BACKGROUND: Genetically distinct viral variants of severe acute respiratory syndrome coronavirus 2 (SARS-CoV-2) have been recorded since January 2020. The introduction of global vaccine programs has contributed to lower COVID-19 hospitalisation and mortality rates, particularly in developed countries. In late 2021, Omicron BA.1 emerged, with substantially altered genetic differences and clinical effects from other variants of concern. Shortly after dominating global spread in early 2022, BA.1 was supplanted by the genetically distinct Omicron lineage BA.2. A sub-lineage of BA.2, designated BA.5, presently has an outgrowth advantage over BA.2 and other BA.2 sub-lineages. Here we study the neutralisation of Omicron BA.1, BA.2 and BA.5 and pre-Omicron variants using a range of vaccine and convalescent sera and therapeutic monoclonal antibodies using a live virus neutralisation assay. Using primary nasopharyngeal swabs, we also tested the relative fitness of BA.5 compared to pre-Omicron and Omicron viral lineages in their ability to use the ACE2-TMPRSS2 pathway. METHODS: Using low passage clinical isolates of Clade A.2.2, Beta, Delta, BA.1, BA.2 and BA.5, we determined humoral neutralisation in vitro in vaccinated and convalescent cohorts, using concentrated human IgG pooled from thousands of plasma donors, and licensed monoclonal antibody therapies. We then determined infectivity to particle ratios in primary nasopharyngeal samples and expanded low passage isolates in a genetically engineered ACE2/TMPRSS2 cell line in the presence and absence of the TMPRSS2 inhibitor Nafamostat. FINDINGS: Peak responses to 3 doses of BNT162b2 vaccine were associated with a 9-fold reduction in neutralisation for Omicron lineages BA.1, BA.2 and BA.5. Concentrated pooled human IgG from convalescent and vaccinated donors and BNT162b2 vaccination with BA.1 breakthrough infections were associated with greater breadth of neutralisation, although the potency was still reduced 7-fold across all Omicron lineages. Testing of clinical grade antibodies revealed a 14.3-fold reduction using Evusheld and 16.8-fold reduction using Sotrovimab for the BA.5. Whilst the infectivity of BA.1 and BA.2 was attenuated in ACE2/TMPRSS2 entry, BA.5 was observed to be equivalent to that of an early 2020 circulating clade and had greater sensitivity to the TMPRSS2 inhibitor Nafamostat. INTERPRETATION: Observations support all Omicron variants to significantly escape neutralising antibodies across a range of vaccination and/or convalescent responses. Potency of therapeutic monoclonal antibodies is also reduced and differs across Omicron lineages. The key difference of BA.5 from other Omicron sub-variants is the reversion in tropism back to using the well-known ACE2-TMPRSS2 pathway, utilised efficiently by pre-Omicron lineages. Monitoring if these changes influence transmission and/or disease severity will be key for ongoing tracking and management of Omicron waves globally. FUNDING: This work was primarily supported by Australian Medical Foundation research grants MRF2005760 (ST, GM & WDR), MRF2001684 (ADK and ST) and Medical Research Future Fund Antiviral Development Call grant (WDR), Medical Research Future Fund COVID-19 grant (MRFF2001684, ADK & SGT) and the New South Wales Health COVID-19 Research Grants Round 2 (SGT).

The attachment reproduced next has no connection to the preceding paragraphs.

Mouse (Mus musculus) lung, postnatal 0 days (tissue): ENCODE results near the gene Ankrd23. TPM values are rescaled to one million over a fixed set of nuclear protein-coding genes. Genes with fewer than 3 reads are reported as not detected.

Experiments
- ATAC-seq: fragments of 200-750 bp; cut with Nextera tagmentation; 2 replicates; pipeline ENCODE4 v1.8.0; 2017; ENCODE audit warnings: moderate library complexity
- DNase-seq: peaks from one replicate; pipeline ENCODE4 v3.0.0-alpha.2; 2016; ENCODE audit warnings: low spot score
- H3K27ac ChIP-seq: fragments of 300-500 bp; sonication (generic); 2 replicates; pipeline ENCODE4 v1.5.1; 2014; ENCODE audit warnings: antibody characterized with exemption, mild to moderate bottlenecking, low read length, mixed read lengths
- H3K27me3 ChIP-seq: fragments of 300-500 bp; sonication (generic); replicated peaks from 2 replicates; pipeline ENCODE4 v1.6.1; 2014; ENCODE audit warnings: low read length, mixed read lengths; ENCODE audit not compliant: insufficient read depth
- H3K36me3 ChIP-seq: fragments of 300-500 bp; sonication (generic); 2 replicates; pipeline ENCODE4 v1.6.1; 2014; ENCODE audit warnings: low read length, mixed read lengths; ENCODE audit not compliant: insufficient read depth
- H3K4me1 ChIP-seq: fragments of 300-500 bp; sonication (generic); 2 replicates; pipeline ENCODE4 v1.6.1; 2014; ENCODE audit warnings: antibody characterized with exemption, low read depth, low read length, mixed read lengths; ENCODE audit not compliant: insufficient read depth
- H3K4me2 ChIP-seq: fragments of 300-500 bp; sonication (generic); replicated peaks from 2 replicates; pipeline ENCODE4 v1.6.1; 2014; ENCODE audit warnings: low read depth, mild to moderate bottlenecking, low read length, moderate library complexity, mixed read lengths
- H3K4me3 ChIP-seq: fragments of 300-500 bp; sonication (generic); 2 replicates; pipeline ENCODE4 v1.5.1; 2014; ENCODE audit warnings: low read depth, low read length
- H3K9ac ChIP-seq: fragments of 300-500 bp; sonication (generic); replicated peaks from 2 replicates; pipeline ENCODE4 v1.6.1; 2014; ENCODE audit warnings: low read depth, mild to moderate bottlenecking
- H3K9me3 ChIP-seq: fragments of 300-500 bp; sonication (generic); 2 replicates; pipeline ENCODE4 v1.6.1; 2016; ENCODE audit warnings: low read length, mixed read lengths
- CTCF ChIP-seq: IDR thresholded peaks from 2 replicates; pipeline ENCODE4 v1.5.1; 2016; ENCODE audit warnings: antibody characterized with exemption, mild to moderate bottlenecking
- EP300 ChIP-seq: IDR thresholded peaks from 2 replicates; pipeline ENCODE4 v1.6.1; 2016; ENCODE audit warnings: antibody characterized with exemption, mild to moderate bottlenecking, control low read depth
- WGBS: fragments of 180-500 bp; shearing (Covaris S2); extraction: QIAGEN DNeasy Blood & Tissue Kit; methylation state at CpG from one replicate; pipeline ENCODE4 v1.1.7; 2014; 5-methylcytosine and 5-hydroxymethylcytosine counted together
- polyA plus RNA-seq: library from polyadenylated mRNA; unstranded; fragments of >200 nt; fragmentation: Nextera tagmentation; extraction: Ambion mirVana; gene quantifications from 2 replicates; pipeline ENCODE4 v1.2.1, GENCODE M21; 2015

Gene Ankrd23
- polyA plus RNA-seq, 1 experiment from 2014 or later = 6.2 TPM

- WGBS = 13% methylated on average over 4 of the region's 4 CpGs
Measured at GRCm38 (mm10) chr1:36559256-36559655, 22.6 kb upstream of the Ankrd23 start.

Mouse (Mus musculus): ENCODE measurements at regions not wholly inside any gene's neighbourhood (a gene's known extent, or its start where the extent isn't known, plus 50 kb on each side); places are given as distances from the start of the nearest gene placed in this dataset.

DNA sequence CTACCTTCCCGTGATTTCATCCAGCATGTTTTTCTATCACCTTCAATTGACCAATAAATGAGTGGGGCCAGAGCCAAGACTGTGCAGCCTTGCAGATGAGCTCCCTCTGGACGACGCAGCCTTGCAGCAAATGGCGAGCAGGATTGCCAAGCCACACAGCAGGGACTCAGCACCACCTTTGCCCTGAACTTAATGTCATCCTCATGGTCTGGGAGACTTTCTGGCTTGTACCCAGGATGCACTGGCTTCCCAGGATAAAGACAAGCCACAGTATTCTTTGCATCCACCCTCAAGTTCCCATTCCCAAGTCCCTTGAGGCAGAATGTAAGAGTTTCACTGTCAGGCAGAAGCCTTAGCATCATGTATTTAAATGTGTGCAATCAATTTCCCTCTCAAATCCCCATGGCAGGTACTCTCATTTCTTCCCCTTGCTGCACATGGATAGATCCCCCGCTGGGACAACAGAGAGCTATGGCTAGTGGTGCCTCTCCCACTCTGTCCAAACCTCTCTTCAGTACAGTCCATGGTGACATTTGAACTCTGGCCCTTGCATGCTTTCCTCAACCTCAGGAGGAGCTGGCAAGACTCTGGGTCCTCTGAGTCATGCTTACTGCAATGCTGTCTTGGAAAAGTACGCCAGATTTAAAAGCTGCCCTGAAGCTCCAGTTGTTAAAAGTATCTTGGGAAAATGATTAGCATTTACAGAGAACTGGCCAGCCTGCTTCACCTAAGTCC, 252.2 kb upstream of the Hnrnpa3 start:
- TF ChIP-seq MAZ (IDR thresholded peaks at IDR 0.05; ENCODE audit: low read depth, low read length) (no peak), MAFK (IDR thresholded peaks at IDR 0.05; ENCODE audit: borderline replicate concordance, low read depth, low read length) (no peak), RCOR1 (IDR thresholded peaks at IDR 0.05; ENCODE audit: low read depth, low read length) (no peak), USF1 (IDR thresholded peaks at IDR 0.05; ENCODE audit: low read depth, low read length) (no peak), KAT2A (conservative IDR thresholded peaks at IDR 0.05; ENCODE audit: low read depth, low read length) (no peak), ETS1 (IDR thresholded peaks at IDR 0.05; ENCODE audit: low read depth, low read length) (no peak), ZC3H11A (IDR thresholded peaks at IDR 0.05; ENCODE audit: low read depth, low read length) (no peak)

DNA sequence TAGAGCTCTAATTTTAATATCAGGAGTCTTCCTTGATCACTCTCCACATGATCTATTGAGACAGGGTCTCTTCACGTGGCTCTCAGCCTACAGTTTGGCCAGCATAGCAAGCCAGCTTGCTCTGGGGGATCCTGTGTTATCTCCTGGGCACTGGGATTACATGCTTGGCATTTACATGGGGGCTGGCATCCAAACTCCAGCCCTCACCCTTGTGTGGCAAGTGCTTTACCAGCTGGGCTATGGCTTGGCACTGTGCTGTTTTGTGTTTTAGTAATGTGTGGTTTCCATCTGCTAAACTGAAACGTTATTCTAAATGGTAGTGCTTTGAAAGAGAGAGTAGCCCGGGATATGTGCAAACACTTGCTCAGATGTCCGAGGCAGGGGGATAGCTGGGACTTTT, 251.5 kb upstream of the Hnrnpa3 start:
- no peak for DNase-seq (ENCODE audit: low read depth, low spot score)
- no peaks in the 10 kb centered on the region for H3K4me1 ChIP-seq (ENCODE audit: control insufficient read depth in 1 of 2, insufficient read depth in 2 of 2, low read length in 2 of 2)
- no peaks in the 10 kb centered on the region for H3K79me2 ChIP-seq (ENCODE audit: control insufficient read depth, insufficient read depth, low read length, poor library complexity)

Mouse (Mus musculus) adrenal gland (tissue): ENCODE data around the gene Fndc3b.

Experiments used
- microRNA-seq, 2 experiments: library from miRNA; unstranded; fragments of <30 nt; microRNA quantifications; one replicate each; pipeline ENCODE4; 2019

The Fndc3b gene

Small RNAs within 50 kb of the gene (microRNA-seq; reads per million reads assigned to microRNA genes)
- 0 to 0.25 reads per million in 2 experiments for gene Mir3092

Subject(s)
COVID-19 , SARS-CoV-2 , Angiotensin-Converting Enzyme 2/genetics , Antibodies, Monoclonal, Humanized , Antibodies, Neutralizing , Antibodies, Viral/metabolism , Antiviral Agents , Australia , BNT162 Vaccine , Benzamidines , COVID-19/therapy , Guanidines , Humans , Immunization, Passive , Immunoglobulin G , Immunotherapy , SARS-CoV-2/genetics , Spike Glycoprotein, Coronavirus/genetics , Spike Glycoprotein, Coronavirus/metabolism , Tropism
13.
Biomed Eng Adv ; 4: 100054, 2022 Dec.
Article in English | MEDLINE | ID: covidwho-2031157

ABSTRACT

With severe acute respiratory syndrome coronavirus 2 (SARS-CoV-2) as an emergent human virus since December 2019, the world population is susceptible to coronavirus disease 2019 (COVID-19). SARS-CoV-2 has higher transmissibility than the previous coronaviruses, associated by the ribonucleic acid (RNA) virus nature with high mutation rate, caused SARS-CoV-2 variants to arise while circulating worldwide. Neutralizing antibodies are identified as immediate and direct-acting therapeutic against COVID-19. Single-domain antibodies (sdAbs), as small biomolecules with non-complex structure and intrinsic stability, can acquire antigen-binding capabilities comparable to conventional antibodies, which serve as an attractive neutralizing solution. SARS-CoV-2 spike protein attaches to human angiotensin-converting enzyme 2 (ACE2) receptor on lung epithelial cells to initiate viral infection, serves as potential therapeutic target. sdAbs have shown broad neutralization towards SARS-CoV-2 with various mutations, effectively stop and prevent infection while efficiently block mutational escape. In addition, sdAbs can be developed into multivalent antibodies or inhaled biotherapeutics against COVID-19.

14.
Front Microbiol ; 13: 959577, 2022.
Article in English | MEDLINE | ID: covidwho-2022793

ABSTRACT